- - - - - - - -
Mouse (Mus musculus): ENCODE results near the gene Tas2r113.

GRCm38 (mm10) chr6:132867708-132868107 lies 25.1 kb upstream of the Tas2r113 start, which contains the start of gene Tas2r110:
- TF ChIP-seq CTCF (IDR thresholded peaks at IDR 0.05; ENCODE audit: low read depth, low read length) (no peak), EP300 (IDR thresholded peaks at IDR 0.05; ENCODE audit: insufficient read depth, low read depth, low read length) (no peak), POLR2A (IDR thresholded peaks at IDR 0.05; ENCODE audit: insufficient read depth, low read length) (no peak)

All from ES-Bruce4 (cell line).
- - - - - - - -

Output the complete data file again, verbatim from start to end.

Mouse (Mus musculus): ENCODE results near the gene Tas2r113.

GRCm38 (mm10) chr6:132867708-132868107 lies 25.1 kb upstream of the Tas2r113 start, which contains the start of gene Tas2r110:
- TF ChIP-seq CTCF (IDR thresholded peaks at IDR 0.05; ENCODE audit: low read depth, low read length) (no peak), EP300 (IDR thresholded peaks at IDR 0.05; ENCODE audit: insufficient read depth, low read depth, low read length) (no peak), POLR2A (IDR thresholded peaks at IDR 0.05; ENCODE audit: insufficient read depth, low read length) (no peak)

All from ES-Bruce4 (cell line).